Olympic eventing gold medallist put down: ‘He was my five-star horse’

  • Kibah Sandstone, an eventing team gold medallist for Australia at the 2000 Olympic Games in Sydney with Matt Ryan, has been put down at the age of 32.

    “He was in livery with Sarah Harbord, close to where I live in Ross-on-Wye, living out with another old retired horse,” Matt told H&H.

    He was bright and feeling good, but then he started to struggle a bit last winter, losing weight. He was having some neurological problems over the past few months — he got a bit wobbly.

    This got worse over the past couple of days and it all became a bit hard work for him, so we came to a decision to have him put down last night [10 May].”

    “Sandy” and his half-brother Kibah Tic Toc — Matt’s double gold medallist at the 1992 Barcelona Olympics, who died in 2014 aged 37 were both bred by Bud Hyem out of a mare called Kibah Sandrift, a descendant of the Derby and St Leger winner Hyperion. Sandy was by Bamborough Sunny Souvenir.

    His best results included seventh (1998) and eighth (1999) at Burghley and seventh at Badminton in 2000. He was eighth individually and a team gold medallist at the Sydney Olympics.

    Matt Ryan riding Kibah Sandstone at Badminton 2000

    Sydney was the highlight of his career — the event had a special feeling for us Australians and he rose to the occasion,” said Matt.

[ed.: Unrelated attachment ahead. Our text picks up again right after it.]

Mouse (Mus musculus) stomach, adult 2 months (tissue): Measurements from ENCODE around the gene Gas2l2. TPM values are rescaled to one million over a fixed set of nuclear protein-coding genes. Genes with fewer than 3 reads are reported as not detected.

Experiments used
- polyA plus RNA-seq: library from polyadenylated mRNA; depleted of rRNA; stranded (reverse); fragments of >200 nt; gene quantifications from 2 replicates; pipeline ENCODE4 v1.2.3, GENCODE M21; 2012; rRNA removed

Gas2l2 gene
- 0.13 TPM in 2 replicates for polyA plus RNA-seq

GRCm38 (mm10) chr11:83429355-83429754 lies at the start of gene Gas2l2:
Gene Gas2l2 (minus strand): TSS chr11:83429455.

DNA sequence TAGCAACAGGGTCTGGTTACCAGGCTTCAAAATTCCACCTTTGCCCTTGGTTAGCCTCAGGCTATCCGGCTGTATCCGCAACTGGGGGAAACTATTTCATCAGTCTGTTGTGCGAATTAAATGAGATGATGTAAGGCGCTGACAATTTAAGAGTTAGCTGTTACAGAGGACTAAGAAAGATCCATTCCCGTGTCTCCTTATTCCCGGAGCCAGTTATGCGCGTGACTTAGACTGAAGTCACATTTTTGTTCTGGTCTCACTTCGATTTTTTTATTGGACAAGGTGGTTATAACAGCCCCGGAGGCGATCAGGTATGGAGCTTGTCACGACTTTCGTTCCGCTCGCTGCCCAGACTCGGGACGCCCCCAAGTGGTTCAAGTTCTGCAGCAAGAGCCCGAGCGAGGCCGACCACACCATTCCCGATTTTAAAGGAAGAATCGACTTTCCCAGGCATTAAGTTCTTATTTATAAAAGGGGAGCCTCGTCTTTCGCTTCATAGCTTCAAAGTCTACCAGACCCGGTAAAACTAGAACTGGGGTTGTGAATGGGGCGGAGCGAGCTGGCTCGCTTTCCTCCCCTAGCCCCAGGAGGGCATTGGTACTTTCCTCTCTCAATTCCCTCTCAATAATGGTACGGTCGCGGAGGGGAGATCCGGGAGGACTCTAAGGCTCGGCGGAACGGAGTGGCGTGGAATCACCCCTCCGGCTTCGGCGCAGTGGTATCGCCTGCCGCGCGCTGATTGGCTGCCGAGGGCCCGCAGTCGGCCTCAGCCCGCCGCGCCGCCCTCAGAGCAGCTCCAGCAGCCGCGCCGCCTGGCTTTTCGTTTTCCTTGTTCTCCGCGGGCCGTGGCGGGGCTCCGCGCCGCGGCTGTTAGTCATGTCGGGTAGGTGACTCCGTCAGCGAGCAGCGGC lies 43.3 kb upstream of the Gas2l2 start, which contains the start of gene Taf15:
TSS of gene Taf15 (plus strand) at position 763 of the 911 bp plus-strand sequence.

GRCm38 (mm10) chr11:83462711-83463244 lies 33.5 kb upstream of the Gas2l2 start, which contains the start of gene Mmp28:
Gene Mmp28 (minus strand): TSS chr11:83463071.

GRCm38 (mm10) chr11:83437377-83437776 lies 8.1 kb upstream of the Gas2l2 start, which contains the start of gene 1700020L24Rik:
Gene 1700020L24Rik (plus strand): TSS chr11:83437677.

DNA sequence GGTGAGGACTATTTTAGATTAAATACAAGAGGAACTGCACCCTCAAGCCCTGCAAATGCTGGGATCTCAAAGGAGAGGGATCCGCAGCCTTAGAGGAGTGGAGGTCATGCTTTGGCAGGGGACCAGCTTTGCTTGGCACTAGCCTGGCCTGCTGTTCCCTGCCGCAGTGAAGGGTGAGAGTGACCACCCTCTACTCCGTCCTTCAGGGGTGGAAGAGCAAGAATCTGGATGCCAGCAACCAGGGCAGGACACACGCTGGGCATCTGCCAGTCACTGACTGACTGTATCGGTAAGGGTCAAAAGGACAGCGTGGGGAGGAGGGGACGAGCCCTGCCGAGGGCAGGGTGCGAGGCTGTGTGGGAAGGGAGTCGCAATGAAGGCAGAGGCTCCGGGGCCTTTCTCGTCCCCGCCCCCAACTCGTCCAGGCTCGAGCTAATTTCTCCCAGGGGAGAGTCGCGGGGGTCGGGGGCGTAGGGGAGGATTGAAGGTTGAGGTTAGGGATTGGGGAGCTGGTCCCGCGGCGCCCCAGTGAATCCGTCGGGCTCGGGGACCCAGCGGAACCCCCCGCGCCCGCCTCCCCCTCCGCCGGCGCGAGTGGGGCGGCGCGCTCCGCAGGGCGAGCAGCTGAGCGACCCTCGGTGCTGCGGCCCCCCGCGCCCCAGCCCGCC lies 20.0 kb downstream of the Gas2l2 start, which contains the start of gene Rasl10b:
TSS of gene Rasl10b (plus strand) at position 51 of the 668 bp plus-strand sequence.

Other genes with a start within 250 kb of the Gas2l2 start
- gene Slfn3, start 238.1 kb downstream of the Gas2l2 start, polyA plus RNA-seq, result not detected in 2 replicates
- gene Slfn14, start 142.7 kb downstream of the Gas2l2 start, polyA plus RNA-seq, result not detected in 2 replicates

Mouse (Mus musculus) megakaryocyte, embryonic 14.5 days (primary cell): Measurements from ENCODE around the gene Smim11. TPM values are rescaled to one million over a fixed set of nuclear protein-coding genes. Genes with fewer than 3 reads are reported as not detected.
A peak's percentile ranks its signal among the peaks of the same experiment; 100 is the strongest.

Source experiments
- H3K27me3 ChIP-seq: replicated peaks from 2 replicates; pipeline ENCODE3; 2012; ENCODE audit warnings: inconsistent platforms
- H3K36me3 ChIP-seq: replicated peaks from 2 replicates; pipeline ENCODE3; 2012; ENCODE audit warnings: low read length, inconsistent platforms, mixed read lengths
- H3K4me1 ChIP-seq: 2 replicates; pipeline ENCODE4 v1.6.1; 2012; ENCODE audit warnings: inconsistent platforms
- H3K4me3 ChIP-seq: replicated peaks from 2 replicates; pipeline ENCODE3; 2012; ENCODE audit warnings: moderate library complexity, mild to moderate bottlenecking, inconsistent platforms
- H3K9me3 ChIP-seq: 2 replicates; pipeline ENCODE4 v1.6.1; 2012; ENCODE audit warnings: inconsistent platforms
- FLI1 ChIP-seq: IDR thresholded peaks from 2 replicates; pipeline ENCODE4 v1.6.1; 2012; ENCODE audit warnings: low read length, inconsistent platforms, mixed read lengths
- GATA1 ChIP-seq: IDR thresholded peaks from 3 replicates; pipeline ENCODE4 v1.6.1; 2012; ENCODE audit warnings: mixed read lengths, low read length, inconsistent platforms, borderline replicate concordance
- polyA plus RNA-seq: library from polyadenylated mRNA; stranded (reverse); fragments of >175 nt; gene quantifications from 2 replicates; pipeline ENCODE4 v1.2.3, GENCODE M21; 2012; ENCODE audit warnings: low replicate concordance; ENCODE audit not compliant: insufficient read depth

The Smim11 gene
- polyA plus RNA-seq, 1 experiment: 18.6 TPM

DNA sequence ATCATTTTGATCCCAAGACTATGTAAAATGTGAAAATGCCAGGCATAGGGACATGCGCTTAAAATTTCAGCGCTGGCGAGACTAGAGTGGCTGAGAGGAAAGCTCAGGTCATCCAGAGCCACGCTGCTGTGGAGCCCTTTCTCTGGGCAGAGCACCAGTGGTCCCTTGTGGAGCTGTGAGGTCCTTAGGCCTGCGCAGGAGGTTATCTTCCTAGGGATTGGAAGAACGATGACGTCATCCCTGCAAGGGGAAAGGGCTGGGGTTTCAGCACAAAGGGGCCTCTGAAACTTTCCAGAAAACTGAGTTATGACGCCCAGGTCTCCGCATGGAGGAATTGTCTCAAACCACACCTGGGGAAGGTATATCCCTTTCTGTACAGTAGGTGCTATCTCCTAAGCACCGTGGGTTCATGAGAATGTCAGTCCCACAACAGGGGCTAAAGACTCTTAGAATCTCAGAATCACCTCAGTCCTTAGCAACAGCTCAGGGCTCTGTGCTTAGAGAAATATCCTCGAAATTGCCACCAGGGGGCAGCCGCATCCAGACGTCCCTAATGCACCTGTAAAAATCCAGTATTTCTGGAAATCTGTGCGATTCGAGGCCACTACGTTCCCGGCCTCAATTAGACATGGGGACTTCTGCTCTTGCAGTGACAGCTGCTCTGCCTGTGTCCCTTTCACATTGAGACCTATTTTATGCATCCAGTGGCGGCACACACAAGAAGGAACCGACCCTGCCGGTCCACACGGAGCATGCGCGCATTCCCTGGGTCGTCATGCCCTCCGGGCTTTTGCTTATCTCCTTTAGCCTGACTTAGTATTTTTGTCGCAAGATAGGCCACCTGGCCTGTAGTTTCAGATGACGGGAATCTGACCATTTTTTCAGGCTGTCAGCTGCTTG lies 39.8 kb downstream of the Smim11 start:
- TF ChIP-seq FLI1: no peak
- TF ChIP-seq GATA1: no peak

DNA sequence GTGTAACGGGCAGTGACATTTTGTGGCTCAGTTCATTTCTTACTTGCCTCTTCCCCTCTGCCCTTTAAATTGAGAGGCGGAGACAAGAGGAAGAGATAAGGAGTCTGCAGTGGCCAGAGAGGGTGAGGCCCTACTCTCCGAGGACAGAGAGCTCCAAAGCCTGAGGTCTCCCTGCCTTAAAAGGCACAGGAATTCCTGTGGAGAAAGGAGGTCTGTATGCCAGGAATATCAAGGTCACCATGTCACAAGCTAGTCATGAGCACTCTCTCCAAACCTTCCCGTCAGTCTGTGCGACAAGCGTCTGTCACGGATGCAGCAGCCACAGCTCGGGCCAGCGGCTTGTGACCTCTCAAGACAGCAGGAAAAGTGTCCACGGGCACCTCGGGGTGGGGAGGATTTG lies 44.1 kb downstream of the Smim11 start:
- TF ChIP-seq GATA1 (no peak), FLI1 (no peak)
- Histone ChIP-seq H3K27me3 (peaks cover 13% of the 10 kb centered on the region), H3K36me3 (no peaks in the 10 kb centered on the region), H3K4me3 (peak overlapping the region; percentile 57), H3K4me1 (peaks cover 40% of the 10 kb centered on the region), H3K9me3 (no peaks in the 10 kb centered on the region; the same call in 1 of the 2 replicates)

He was a tricky horse to ride — he was never going to be a frontrunner in the dressage, because he was a bit too tense.

    “In the cross-country he was strong, but you also had to be tactful in the way you rode him because he didn’t have a great front leg technique — he dangled them a bit. You had to be careful not to be too quick to the fences, which was exactly what he wanted to do.

    My nickname for him was my five-star horse — he was a full Australian thoroughbred and a relentless galloper. If we’d ever had to do another three or four minutes on a course, he’s the one who could have done it.

    “He was a careful showjumper, but you had to be careful not to get him too close to the fences so he had time to get his legs out the way. In Sydney, in my effort to do this I didn’t press him enough to one fence and he chipped in and wiped out the fence — I thought I’d blown it at the Olympic Games, but we ended up with just that one and one other down.”

    Kibah Sandstone’s second career

    Matt retired Sandy when the horse was 18.

    “I wanted to keep competing him for my country, but the federation said they wouldn’t select him again because he was 18,” explained Matt. “There was also a political situation, a divide between the UK-based and Australian-based riders.

    “As he was a tricky horse — I probably fell off him more than any other — I decided I didn’t want to go through the stress of riding him if he wasn’t going to be selected again.”

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    Sandy was retired for 10 years, but came out back into work at the age of 28 to be ridden by a working pupil of Matt’s, Fern Birdsey. He competed hors concours in a BE80(T) at Howick in 2012, and was then downgraded, being placed seventh and fourth in BE90s that year and seventh in a BE80(T) in 2013, all with Fern.

    Matt explained: “To start with she just rode him at home and when she suggested competing him I said, ‘Not on your life’. I was very nervous watching and said if he was struggling at all to pull him up, but it was brilliant and I’m very proud he did that.”

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